Miller Center

Riding The Tiger

“I discovered that being a President is like riding a tiger. A man has to keep on riding or be swallowed.” Harry S. Truman

Presidential Speechwriters’ Perspectives on the SOTU

Terry Edmonds (Clinton speechwriter), Lee Huebner (Nixon and Ford speechwriter), and Clark Judge (Reagan and Bush speechwriter)

A speech is part theater and part political declaration; it is a personal communication between a leader and his people: it is art, and all art is a paradox, being at once a thing of great power and great delicacy.

-Peggy Noonan, Former Speechwriter for President Ronald Reagan, from What I Saw

On February 12, President Obama will deliver the annual State of the Union (SOTU) address to a joint session of Congress. What distinguishes the SOTU from other presidential speeches is that it is the only constitutionally mandated speech. This post offers historical perspective on the SOTU based on insights from former speechwriters for presidents Richard Nixon, Ronald Reagan and William Jefferson Clinton.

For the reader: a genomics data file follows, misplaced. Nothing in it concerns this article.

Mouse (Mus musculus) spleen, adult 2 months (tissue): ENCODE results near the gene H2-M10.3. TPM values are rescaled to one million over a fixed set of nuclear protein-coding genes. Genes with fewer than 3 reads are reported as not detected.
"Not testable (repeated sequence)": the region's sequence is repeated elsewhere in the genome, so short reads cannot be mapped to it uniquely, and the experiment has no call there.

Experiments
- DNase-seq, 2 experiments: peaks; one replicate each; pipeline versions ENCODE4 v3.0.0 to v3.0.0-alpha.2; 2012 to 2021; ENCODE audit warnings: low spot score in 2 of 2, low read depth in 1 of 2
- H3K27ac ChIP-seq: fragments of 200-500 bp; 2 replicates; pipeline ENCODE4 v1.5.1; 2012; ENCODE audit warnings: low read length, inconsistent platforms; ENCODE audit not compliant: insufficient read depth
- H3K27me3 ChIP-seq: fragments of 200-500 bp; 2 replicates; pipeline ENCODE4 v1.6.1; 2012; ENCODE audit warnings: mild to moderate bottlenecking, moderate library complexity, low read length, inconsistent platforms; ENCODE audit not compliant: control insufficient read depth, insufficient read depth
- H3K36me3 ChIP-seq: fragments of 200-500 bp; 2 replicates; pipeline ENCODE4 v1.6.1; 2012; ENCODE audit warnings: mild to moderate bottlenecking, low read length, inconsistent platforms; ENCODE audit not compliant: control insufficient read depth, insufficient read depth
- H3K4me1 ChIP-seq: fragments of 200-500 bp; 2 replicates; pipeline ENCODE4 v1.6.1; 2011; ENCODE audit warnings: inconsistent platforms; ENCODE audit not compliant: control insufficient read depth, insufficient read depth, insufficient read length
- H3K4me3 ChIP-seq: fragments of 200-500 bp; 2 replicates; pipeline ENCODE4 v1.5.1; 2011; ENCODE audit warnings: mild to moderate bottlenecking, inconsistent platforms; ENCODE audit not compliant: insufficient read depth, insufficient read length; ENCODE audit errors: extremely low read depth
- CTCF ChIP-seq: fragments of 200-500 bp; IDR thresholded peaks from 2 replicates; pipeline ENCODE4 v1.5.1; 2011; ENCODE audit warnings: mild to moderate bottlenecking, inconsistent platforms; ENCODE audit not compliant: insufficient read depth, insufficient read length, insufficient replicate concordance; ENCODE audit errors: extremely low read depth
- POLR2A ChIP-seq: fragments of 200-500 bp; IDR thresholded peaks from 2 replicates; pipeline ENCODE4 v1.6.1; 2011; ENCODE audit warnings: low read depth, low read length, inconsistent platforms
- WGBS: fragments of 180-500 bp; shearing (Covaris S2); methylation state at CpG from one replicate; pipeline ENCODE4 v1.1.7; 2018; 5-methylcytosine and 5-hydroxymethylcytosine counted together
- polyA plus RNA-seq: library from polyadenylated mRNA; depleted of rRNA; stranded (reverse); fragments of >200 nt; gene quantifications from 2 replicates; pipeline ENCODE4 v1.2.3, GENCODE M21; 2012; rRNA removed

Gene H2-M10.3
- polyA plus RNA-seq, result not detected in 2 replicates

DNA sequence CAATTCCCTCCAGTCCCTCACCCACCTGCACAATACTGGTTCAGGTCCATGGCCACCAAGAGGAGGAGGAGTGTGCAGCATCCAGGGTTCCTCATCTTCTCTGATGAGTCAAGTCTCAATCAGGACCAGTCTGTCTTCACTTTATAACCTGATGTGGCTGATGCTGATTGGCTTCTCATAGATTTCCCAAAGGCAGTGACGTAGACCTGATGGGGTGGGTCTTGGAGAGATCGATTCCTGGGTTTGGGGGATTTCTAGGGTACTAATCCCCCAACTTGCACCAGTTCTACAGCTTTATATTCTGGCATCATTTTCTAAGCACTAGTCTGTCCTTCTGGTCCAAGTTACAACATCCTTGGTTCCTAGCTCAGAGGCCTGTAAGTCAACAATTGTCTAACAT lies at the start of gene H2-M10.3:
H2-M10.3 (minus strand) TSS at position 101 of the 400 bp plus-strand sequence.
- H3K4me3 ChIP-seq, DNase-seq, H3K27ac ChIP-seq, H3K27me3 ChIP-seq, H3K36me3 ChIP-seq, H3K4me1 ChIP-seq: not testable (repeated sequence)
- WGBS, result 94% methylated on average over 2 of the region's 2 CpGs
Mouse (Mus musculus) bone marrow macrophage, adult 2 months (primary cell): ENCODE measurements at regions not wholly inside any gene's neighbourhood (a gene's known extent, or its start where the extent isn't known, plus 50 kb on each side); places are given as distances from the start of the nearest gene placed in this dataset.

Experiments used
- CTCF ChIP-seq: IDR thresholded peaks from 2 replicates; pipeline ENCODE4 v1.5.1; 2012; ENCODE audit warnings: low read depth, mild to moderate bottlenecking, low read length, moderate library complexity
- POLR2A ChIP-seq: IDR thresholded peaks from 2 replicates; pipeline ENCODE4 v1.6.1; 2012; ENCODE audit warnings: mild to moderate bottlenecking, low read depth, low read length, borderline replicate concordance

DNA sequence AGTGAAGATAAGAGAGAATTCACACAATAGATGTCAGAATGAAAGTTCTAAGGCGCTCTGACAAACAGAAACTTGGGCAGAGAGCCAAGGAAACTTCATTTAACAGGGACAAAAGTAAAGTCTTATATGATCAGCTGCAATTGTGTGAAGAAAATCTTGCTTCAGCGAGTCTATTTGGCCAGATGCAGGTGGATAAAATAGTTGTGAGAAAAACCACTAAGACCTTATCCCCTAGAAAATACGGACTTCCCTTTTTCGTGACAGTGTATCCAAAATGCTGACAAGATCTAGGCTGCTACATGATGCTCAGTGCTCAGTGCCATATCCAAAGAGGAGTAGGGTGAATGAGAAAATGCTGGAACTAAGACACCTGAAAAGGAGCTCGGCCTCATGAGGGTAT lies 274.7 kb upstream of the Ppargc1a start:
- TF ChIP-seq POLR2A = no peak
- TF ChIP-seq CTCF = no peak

The State of the Union was transformed with the onset of the television age. In 1965, President Lyndon B. Johnson moved the SOTU from midday to evening in order to attract a larger television audience. Indeed, tens of millions of Americans (roughly 30% of households with television) are expected to tune in to watch the address. But televising the speech has meant that presidents are more limited in what they can say. Televised State of the Union addresses delivered from Dwight D. Eisenhower to present have ranged from 3,500 to 9,200 words. One way that Richard Nixon dealt with this limitation was to limit what he said about foreign policy and draft a separate “State of the World message.” In 1970, for example, Nixon gave only a broad outline of his foreign policy in the SOTU, but on February 18 of that same year, he transmitted the “First Annual Report to Congress on United States Foreign Policy for the 1970s.”

According to Lee Huebner, speechwriter for Richard Nixon (and corroborated by the National Archives), it was President Franklin D. Roosevelt who popularized the term “State of the Union” in 1935. From 1790 to 1934, it was simply called the “Annual Message.” Even though the most memorable speeches tend to be short, like Abraham Lincoln’s Gettysburg Address, the SOTU has essentially become a laundry list of wide-ranging policies on the president’s agenda for the year.

So what purpose does the SOTU fulfill? The answer tends to vary by president.